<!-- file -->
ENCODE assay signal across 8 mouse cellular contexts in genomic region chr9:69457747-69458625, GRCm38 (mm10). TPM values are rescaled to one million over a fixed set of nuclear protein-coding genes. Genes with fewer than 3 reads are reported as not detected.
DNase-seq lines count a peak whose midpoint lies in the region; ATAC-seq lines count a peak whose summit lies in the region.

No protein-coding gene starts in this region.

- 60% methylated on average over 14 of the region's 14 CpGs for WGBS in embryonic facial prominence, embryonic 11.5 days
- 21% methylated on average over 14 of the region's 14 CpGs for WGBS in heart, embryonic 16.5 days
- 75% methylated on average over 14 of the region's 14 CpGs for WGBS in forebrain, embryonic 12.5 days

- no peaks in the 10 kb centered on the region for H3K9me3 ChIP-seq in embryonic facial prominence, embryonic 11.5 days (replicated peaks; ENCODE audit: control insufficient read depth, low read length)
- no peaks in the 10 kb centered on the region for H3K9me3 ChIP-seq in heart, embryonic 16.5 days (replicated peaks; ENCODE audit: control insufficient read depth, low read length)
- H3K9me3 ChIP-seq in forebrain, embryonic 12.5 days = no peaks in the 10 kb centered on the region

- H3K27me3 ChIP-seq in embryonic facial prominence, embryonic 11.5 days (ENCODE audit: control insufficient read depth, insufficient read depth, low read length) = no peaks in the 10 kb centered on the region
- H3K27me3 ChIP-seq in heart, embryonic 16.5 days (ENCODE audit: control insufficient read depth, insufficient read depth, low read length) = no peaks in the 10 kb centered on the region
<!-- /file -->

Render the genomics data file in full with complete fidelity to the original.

ENCODE assay signal across 8 mouse cellular contexts in genomic region chr9:69457747-69458625, GRCm38 (mm10). TPM values are rescaled to one million over a fixed set of nuclear protein-coding genes. Genes with fewer than 3 reads are reported as not detected.
DNase-seq lines count a peak whose midpoint lies in the region; ATAC-seq lines count a peak whose summit lies in the region.

No protein-coding gene starts in this region.

- 60% methylated on average over 14 of the region's 14 CpGs for WGBS in embryonic facial prominence, embryonic 11.5 days
- 21% methylated on average over 14 of the region's 14 CpGs for WGBS in heart, embryonic 16.5 days
- 75% methylated on average over 14 of the region's 14 CpGs for WGBS in forebrain, embryonic 12.5 days

- no peaks in the 10 kb centered on the region for H3K9me3 ChIP-seq in embryonic facial prominence, embryonic 11.5 days (replicated peaks; ENCODE audit: control insufficient read depth, low read length)
- no peaks in the 10 kb centered on the region for H3K9me3 ChIP-seq in heart, embryonic 16.5 days (replicated peaks; ENCODE audit: control insufficient read depth, low read length)
- H3K9me3 ChIP-seq in forebrain, embryonic 12.5 days = no peaks in the 10 kb centered on the region

- H3K27me3 ChIP-seq in embryonic facial prominence, embryonic 11.5 days (ENCODE audit: control insufficient read depth, insufficient read depth, low read length) = no peaks in the 10 kb centered on the region
- H3K27me3 ChIP-seq in heart, embryonic 16.5 days (ENCODE audit: control insufficient read depth, insufficient read depth, low read length) = no peaks in the 10 kb centered on the region